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  1. #1
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    Cool A wandering button

    I've recently been introduced to the world of CSS and have been redoing a webpage that I had previously done using way too many images and tables.
    The old one I've abandoned is
    www.production-online.co.uk/revised.htm
    and the one I'm currently working on with CSS is
    www.production-online.co.uk/productiontest.htm

    I've tried to arrange it so when you look at it in any sized window it is all in proportion. It seems to be the right side of the page that I'm having trouble with though. There seems to be a margin or a border on the right which I'm sure many people here will know about. Is there something I should add to the below code to get round this?

    I know I've used Ocra as my first font choice but I think I may go for images for these logos. I guess the reduced size of the page by doing it in CSS will maybe allow for one or two small images in the banner.

    My old page had some shadowed effects on the text. Are there any similar special effects that can be done in CSS with a bit of jiggery pokery?

    Thankyou

    Paul


    The CSS code is


    body {
    background-image:url(14.jpg);
    }

    .box {background-image:url(metalblue1.jpg);
    border:2px outset white;font-family: ocra, verdana, arial;
    font-size:80%; color: light-grey; padding:3px;}

    #box {position: absolute; top:3%; left:3%;right:3%;width:97%; height:94%;}
    #banner {position: absolute;top:6%; left:6%;width:91%; height:12%;}
    #screen {position: absolute;top:19%; left:17.5%;width:62%; height:75%;
    background-color:#b7c2e0;border: 3px inset white;}
    #currentnav {position: absolute;top:24%; left:4%;width:13%; height:33%;}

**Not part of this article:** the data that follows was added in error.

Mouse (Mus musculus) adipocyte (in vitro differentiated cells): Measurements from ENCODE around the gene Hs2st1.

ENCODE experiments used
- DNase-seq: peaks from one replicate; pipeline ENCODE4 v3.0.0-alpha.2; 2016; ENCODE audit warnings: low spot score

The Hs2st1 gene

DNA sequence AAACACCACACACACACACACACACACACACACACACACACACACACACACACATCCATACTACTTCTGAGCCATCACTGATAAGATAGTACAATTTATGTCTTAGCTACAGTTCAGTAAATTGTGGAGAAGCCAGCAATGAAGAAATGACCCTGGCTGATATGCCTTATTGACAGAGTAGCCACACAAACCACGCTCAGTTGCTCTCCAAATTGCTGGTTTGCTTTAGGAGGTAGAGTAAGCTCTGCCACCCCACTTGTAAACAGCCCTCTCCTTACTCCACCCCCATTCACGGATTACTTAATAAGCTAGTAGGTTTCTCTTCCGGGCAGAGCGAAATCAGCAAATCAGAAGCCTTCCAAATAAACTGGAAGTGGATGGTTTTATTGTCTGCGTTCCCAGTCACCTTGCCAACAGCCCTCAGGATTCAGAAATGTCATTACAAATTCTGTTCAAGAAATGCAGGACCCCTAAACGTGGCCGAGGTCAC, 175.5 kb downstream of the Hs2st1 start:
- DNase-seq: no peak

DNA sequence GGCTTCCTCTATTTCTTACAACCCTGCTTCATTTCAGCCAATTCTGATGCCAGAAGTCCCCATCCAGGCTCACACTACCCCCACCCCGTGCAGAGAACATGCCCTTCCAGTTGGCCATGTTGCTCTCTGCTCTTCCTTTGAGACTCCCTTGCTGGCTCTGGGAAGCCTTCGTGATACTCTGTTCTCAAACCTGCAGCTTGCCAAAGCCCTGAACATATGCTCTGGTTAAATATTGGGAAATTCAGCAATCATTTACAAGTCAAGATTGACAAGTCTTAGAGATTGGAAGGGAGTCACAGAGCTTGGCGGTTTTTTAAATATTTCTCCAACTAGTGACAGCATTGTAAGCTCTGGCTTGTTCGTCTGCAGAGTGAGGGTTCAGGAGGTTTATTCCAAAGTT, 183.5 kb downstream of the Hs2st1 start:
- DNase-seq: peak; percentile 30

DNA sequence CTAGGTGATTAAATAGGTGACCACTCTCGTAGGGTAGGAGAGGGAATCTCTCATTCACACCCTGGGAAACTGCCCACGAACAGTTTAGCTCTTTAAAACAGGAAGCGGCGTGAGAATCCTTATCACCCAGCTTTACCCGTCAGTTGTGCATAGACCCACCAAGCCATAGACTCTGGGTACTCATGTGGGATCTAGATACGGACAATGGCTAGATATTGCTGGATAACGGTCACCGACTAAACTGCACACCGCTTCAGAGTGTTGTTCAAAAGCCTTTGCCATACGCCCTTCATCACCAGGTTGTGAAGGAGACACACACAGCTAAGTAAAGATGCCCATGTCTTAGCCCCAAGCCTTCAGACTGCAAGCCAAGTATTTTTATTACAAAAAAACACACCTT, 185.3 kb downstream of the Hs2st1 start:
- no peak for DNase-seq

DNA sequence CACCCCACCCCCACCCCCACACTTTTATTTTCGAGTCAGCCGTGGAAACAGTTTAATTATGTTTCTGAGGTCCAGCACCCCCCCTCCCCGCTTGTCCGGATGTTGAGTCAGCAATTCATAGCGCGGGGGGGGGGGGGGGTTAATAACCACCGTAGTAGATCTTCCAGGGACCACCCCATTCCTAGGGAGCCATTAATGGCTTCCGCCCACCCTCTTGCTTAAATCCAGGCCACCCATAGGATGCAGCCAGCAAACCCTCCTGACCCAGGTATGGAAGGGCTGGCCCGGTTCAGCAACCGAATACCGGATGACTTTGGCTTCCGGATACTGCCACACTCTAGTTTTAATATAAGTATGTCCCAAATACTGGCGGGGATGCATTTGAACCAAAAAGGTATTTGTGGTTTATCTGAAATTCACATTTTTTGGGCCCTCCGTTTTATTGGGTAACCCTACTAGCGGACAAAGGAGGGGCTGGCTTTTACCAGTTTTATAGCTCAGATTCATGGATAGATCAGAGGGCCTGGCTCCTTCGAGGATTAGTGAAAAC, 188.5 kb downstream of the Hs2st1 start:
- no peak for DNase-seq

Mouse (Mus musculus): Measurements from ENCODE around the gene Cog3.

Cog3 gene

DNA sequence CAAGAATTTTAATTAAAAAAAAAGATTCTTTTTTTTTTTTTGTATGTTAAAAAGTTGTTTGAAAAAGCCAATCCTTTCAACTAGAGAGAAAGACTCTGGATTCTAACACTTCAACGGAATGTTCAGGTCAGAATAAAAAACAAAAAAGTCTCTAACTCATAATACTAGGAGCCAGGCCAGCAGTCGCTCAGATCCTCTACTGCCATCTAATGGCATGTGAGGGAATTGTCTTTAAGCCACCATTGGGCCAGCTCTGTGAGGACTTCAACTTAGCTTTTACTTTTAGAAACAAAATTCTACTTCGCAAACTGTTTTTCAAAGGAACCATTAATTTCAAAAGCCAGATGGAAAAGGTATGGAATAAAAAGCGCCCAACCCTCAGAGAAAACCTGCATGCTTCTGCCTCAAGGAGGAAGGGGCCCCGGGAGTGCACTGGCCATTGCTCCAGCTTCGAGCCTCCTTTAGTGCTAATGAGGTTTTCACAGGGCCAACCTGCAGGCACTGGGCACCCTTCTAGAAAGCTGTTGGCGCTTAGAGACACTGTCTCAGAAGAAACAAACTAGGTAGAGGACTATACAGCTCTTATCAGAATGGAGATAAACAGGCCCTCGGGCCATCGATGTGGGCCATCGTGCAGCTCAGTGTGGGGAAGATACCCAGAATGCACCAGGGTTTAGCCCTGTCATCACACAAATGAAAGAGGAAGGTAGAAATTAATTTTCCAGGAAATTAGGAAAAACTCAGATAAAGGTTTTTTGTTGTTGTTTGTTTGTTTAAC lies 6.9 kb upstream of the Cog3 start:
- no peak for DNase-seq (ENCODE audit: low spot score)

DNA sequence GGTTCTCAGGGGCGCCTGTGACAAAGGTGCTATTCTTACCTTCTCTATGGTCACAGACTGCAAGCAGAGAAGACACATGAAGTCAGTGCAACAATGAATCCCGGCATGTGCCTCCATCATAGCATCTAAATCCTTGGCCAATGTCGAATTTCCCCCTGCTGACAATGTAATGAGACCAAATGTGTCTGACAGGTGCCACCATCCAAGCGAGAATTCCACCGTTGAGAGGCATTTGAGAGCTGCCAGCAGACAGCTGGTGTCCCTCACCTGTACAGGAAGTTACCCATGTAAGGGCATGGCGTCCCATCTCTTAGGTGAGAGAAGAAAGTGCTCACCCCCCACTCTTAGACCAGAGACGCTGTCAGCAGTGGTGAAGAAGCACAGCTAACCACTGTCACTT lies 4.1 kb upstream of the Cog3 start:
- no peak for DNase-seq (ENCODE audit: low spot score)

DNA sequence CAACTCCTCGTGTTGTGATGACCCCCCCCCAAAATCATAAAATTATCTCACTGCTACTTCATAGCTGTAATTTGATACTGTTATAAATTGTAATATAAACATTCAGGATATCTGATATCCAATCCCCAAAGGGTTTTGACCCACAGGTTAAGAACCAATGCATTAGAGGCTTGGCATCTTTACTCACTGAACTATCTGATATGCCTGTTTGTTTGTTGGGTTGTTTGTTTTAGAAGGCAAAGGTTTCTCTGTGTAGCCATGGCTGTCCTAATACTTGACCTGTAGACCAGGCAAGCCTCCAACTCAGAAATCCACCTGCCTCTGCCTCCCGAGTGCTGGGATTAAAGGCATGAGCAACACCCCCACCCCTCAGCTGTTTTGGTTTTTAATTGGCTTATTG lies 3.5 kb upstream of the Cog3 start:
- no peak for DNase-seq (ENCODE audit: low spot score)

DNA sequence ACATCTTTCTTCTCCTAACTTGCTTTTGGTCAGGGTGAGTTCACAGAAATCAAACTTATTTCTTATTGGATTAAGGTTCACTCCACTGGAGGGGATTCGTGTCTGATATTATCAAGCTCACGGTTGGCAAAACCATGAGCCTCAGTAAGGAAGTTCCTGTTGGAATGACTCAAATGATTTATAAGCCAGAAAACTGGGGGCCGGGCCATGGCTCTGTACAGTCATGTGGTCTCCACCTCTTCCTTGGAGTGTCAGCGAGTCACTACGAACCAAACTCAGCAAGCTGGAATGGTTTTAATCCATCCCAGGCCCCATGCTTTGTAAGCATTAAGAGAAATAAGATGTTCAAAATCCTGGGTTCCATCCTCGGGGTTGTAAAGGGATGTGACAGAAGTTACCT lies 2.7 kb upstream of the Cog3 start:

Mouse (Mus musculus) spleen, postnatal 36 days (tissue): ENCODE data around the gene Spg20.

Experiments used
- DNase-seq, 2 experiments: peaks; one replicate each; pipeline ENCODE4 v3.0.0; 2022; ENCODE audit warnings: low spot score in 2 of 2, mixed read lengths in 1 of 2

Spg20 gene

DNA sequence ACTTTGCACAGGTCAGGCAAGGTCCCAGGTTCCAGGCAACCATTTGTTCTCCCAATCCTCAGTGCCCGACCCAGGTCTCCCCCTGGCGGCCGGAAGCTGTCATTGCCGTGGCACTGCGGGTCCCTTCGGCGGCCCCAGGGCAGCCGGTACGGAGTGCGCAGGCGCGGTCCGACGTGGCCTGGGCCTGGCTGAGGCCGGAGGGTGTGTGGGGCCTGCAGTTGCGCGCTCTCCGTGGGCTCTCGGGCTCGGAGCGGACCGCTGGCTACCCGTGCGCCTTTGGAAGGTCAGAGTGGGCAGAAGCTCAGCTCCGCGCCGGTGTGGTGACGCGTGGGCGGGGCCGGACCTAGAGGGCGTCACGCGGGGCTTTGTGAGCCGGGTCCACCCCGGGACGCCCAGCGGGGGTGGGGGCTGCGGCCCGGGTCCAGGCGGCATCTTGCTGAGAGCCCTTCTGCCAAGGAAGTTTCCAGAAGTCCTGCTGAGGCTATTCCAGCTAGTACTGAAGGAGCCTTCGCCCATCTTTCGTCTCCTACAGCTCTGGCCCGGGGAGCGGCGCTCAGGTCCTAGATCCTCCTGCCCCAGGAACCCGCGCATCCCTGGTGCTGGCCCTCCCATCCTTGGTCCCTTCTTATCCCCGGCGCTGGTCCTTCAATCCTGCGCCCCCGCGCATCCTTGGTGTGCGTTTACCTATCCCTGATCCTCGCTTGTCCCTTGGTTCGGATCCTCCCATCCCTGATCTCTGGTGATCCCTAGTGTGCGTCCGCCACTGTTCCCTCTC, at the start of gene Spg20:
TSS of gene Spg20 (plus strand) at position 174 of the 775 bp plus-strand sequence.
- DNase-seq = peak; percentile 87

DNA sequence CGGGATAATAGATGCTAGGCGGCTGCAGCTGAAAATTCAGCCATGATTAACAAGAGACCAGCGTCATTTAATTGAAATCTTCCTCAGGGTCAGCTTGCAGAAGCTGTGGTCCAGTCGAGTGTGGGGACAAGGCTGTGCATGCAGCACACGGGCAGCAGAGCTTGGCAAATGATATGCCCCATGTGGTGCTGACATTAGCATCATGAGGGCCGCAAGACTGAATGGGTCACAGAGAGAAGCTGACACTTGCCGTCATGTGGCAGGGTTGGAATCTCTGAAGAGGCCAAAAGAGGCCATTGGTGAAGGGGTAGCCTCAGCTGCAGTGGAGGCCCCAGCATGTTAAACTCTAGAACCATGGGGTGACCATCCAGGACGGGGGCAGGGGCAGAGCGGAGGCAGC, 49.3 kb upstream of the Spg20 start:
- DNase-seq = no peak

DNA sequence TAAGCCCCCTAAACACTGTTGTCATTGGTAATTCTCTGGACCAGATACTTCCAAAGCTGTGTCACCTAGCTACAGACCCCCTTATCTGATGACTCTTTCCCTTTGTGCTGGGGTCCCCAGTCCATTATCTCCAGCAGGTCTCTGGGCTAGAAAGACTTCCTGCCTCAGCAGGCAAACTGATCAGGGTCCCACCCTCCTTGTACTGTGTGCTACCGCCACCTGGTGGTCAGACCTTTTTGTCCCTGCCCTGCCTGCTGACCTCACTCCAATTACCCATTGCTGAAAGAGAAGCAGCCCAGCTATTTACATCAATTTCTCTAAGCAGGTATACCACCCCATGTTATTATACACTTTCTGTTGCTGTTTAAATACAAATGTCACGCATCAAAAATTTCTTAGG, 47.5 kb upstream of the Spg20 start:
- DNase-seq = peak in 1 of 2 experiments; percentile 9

#archivenav {position: absolute;top:61%; left:4%; width:13%; height:33%;}
    #gallery {position: absolute;top:24%; left:78.5%;width:18.5%; height:33%;}
    #player{position: absolute;top:61%; left:78.5%;width:18.5%; height:33%;}

    .btn {width:12%; height:5%; background-image:url(metalblue1.jpg);
    border: 2px outset white; font-family: ocra, verdana, arial;
    font-size:60%; color: light-grey; padding:2px;}

    #button1 {position: absolute; top:31%; left: 4.5%}
    #button2 {position: absolute; top:36%; left: 4.5%;}
    #button3 {position: absolute; top:41%; left: 4.5%;}
    #button4 {position: absolute; top:46%; left: 4.5%;}
    #button5 {position: absolute; top:51%; left: 4.5%;}
    #button6 {position: absolute; top:68%; left: 4.5%;}
    #button7 {position: absolute; top:73%; left: 4.5%;}
    #button8 {position: absolute; top:78%; left: 4.5%;}
    #button9 {position: absolute; top:83%; left: 4.5%;}
    #button10 {position: absolute; top:88%; left: 4.5%;}

    h1 {position: absolute; top: 26%; left: 3%;
    font-family: ocra, verdana, arial; font-size: 200%;}
    h2 {position: absolute; top: 30%; left: 82%;
    font-family: ocra, verdana, arial; font-size: 130%; font-weight: 200;}
    Last edited by paulajackson; 03-11-2005 at 10:54 AM.

  • #2
    Supreme Master coder! _Aerospace_Eng_'s Avatar
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    maybe u can realize your own problem from your post, do u notice the smiley in the middle of your post? ; ) make that smiley this means that you closed your CSS with a ) rather than a } see if that helps

  • #3
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    Thumbs up

    Hi

    Well my original posting was about a certain button that went astray and on seeing my post again with the smiley in the CSS code I saw that I'd the wrong bracket at one point. So I tried to edit it before anyone would see it, but not quick enough
    So I reworded it all with another query.

    Thanks for the prompt reply anyway.

    Paul

  • #4
    Supreme Master coder! _Aerospace_Eng_'s Avatar
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    umm dunno if understand u or not, are you trying to take away the default margin on the page?
    Code:
    body {
    background-image:url(14.jpg);
    margin:0px;
    padding:0px;
    }
    the stuff in bold may be what u need to add
    PS Absolute positioning isn't such a good idea if you dont have to

  • #5
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    Ah right. That looks promising, thanks.
    I was trying to get the boxes to be positioned in the centre but the right side seemed to have extra. I will try that though.

    What would you recommend instead of absolute positioning? Is there a better way I could position all the boxes on the page?

    Thanks in advance

    Paul

  • #6
    Supreme Master coder! _Aerospace_Eng_'s Avatar